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Are There Sales Tax Exemptions In Those Storage Tanks?

author photo of Lauren Stinson

Many states provide an exemption for manufacturing equipment, but storage tanks are often excluded from the exemption.  Why?  States often argue that storage tanks hold raw materials and ingredients before materials are used in the manufacturing process.  No production is taking place so no “manufacturing” is occurring.  Not so fast!  Take time to understand the “small print” of these exemptions and you may save a tankful of tax dollars.

For example, are ingredients actually blended within the storage tank?  That blending procedure may be considered part of the manufacturing process, allowing for the exemption to be applied to the storage tank.  Are the materials kept at a certain temperature or moved around to prevent solidification?  This step may be a required in the manufacturing process.  Sometimes it helps to look at things from a backward perspective – is the storage tank preventing something from naturally occurring?  That precaution may be the key to tax exemption.

Often times, storage tanks are used during the production process.  When are your tanks being used?  A tank that holds a product mid-process may qualify for exemption whereas a tank holding raw materials outside the scope of “manufacturing” may not qualify.

Another avenue for exemptions may be with items required for the storage tank’s operation and maintenance.  Piping is an example.  At which point does piping qualify for the machinery exemption?   Another exemption opportunity is for repairs and service of the storage tank.   Even if the storage tank is considered taxable, your state may provide an exemption for repair services.  Make sure labor is separately stated on invoices so the repair portion of the charge is not taxed in error.  Finally, is the storage tank considered real property?  If so, a whole new set of exemption opportunities may be available.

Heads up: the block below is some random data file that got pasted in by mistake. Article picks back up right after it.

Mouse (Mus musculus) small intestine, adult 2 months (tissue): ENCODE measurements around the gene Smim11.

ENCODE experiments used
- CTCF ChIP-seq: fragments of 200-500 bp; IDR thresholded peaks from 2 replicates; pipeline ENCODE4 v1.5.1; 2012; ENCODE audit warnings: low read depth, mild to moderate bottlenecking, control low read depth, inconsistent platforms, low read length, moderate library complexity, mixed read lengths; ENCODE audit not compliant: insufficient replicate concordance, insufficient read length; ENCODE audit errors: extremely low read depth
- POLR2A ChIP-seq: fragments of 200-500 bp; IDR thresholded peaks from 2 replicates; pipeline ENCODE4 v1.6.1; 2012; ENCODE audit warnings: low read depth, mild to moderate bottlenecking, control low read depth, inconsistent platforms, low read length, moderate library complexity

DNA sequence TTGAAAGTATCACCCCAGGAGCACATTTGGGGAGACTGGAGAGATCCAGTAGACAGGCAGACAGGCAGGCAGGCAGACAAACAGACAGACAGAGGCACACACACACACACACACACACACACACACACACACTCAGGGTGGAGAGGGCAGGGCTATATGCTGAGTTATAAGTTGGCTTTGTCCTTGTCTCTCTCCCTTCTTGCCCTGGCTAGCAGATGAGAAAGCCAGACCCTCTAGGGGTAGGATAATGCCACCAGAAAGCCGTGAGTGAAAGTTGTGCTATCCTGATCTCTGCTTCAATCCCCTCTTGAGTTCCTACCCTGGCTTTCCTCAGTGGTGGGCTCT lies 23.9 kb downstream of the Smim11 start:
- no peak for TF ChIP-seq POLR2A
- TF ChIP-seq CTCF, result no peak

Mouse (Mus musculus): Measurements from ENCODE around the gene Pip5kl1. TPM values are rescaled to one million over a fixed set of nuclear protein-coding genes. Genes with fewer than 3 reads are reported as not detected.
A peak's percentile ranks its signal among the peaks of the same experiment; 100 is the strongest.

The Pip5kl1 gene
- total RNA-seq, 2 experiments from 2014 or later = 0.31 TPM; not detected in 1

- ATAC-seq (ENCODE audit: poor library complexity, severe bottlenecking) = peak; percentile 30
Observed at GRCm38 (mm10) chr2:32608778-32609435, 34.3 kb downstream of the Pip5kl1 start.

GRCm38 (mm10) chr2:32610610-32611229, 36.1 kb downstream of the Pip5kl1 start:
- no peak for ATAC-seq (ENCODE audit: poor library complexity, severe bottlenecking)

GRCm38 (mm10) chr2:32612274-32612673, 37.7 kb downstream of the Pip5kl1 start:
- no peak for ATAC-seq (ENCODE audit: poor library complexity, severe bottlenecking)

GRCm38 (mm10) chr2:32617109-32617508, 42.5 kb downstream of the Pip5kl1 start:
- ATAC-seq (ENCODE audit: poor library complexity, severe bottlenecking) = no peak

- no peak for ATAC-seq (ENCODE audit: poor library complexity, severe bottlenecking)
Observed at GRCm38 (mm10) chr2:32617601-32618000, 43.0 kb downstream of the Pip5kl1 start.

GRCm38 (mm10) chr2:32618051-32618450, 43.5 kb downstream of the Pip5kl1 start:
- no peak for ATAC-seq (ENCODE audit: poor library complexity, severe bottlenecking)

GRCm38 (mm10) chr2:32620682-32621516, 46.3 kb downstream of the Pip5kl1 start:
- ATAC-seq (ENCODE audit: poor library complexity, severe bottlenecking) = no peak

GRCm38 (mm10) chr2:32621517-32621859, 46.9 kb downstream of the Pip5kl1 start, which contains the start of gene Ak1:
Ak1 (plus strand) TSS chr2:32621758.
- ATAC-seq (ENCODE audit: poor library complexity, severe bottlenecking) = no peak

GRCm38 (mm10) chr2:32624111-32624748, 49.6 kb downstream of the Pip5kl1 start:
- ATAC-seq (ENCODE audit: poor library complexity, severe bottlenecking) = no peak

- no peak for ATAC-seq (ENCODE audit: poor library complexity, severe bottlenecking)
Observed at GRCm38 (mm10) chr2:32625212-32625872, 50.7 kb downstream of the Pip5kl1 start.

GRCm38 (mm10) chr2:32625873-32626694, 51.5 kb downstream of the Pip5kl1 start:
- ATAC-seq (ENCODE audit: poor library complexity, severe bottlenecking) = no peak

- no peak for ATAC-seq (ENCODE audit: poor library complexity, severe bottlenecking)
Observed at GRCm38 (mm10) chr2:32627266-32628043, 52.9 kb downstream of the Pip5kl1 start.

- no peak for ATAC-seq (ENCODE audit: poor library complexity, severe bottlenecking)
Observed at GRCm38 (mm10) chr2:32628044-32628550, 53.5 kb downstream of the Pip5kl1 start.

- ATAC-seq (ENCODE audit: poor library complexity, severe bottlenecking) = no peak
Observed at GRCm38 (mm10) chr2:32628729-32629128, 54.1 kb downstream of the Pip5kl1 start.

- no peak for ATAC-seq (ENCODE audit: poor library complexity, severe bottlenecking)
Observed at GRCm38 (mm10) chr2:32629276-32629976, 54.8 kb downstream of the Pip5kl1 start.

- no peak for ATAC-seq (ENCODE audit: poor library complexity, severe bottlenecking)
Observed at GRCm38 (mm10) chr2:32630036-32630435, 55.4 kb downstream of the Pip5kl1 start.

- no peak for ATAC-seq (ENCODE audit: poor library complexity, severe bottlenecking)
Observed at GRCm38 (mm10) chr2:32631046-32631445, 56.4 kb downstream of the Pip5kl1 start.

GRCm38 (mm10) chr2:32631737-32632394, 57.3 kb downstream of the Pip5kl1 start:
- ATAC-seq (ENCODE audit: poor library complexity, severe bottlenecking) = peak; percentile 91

As with all manufacturing exemptions, the answers vary from state to state and will probably not be addressed in the tax codes.  A thorough understanding of the state regulations, rulings and court cases will give you better insight into your DOR’s perspective and a greater opportunity to reduce your sales tax bill.

About the Author: Lauren Stinson, CMI, is Owner and President of Windward Tax, a sales and use tax consulting firm. She has more than 20 years of experience working with manufacturers on sales and use tax issues. Lauren is pleased to share her expertise with SalesTaxSupport readers. She is the Manufacturing contributor for SalesTaxSupport’s Industry blog and she is the Georgia Sales Tax contributor for SalesTaxSupport’s State blog.

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Other recent “Manufacturing & Distribution” posts by Lauren Stinson, CMI:

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